Dev teams and software developers need tools to get their jobs done, and there are plenty of free options. Here are 10 to consider for your tool kit.
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In the enterprise, the software developer often is an unusual employee, one that's half technologist and half creative pro. While many organizations standardize on development environments, others leave the choice of editor and organizer up to the individual programmer. If your company falls into the latter category, or if you are an IT executive helping teams choose the tools, there is a plethora of free options.
Whether the team you're working with is large or small, there are tools that you need in order to get your job done. Now, in order to put together a list like this, I had to make certain assumptions about the kind of environment your developers will be working in.
My first assumption was that you're doing traditional development work rather than rapid application development (or low code/no code development). I also assumed that your developers are working in some sort of team, even if it's a small team, or one made of contractors, partners, and employees working together.
Finally, I assumed that your policies don't require a single environment encompassing every tool a developer will use. This list is filled with best-of-breed, single-task sorts of tools.
With all that said, please note that I'm not going to say that anything here is a "best" tool for you. There are far too many personal preferences and individual workflow details for anyone not intimately connected with your team to make a "best" recommendation. These are tools that I think you should know about as you make your decisions regarding the suite that your developers will use.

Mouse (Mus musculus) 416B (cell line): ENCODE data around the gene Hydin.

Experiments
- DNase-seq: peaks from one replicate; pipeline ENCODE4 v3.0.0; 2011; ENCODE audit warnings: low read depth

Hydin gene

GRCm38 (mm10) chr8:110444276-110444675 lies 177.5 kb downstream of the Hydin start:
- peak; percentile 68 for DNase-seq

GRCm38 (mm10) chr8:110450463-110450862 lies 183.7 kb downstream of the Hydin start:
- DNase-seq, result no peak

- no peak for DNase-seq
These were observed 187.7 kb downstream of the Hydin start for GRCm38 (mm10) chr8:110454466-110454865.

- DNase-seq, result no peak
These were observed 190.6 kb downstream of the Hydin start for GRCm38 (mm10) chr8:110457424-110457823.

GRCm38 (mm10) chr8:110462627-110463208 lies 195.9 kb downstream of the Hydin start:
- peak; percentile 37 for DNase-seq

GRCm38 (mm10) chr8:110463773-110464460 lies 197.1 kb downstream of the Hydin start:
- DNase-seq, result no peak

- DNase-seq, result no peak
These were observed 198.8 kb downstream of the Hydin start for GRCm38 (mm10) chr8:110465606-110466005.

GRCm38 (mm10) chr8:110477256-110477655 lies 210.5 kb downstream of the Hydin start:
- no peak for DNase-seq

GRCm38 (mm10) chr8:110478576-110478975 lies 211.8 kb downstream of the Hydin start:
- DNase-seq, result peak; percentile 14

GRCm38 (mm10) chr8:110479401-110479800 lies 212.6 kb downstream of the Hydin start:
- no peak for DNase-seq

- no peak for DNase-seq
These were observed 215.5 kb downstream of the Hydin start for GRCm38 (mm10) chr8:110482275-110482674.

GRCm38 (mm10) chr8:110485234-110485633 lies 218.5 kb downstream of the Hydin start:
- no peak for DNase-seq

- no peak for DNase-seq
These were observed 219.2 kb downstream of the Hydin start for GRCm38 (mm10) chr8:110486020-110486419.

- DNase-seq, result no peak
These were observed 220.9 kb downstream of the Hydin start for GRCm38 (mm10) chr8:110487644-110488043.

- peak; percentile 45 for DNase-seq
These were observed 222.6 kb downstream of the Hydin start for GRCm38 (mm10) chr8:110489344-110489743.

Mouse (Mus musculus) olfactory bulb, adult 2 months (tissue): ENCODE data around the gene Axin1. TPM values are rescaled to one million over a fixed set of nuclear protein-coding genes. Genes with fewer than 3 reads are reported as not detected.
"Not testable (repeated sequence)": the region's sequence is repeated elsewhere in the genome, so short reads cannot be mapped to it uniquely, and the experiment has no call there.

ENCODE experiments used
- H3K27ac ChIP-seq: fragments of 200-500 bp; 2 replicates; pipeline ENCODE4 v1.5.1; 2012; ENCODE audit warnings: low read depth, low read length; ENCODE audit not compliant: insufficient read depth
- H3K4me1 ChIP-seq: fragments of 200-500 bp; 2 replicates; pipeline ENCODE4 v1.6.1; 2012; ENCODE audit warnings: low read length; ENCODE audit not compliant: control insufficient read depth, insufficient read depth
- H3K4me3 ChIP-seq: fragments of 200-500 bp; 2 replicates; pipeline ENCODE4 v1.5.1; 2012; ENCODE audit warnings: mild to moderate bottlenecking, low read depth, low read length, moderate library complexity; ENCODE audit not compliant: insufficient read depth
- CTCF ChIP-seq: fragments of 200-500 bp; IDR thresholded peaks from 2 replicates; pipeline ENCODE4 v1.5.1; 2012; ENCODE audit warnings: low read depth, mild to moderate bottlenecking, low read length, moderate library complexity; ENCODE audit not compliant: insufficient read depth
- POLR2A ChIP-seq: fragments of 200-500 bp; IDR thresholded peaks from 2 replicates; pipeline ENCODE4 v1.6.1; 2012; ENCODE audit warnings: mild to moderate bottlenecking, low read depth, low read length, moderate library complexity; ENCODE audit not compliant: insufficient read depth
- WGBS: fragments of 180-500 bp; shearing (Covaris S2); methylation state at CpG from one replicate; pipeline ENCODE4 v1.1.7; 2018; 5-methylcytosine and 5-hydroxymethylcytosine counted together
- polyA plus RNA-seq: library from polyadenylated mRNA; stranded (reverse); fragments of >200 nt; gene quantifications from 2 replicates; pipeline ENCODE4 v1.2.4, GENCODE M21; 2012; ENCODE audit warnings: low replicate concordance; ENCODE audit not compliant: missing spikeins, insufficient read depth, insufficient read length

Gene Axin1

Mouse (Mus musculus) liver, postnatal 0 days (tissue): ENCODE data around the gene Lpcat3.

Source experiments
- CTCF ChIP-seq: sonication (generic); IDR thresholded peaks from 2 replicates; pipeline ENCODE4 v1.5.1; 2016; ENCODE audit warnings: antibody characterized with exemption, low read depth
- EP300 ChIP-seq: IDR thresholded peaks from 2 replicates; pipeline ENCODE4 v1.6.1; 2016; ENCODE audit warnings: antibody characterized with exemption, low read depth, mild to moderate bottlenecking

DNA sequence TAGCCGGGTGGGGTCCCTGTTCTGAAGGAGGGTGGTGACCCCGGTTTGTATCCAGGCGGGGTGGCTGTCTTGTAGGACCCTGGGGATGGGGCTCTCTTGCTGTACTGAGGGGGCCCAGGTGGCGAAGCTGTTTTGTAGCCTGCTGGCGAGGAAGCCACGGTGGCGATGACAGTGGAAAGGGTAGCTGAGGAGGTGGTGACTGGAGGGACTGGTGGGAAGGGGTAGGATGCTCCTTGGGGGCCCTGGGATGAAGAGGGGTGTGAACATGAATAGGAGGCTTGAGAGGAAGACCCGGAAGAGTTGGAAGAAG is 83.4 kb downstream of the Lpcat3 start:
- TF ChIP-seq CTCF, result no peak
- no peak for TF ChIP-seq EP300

Note also that all of these tools are free. Some of them are open source projects, some are free products from commercial publishers, and a couple are free versions of tools that also have paid, commercial brands. There are many ways to get to free -- any of them were acceptable for this article.
How do you feel about free tools? Do you dismiss them for any team that's not part of a student group at a university? Do you use them now? Have you used them in the past? I'm always fascinated by a discussion around tools. I'd love to know which ones you feel are indispensable and which you think I've oversold by including them on this list.
Curtis Franklin Jr. is executive editor for technical content at InformationWeek. In this role he oversees product and technology coverage for the publication. In addition he acts as executive producer for InformationWeek Radio and Interop Radio where he works with ... View Full Bio
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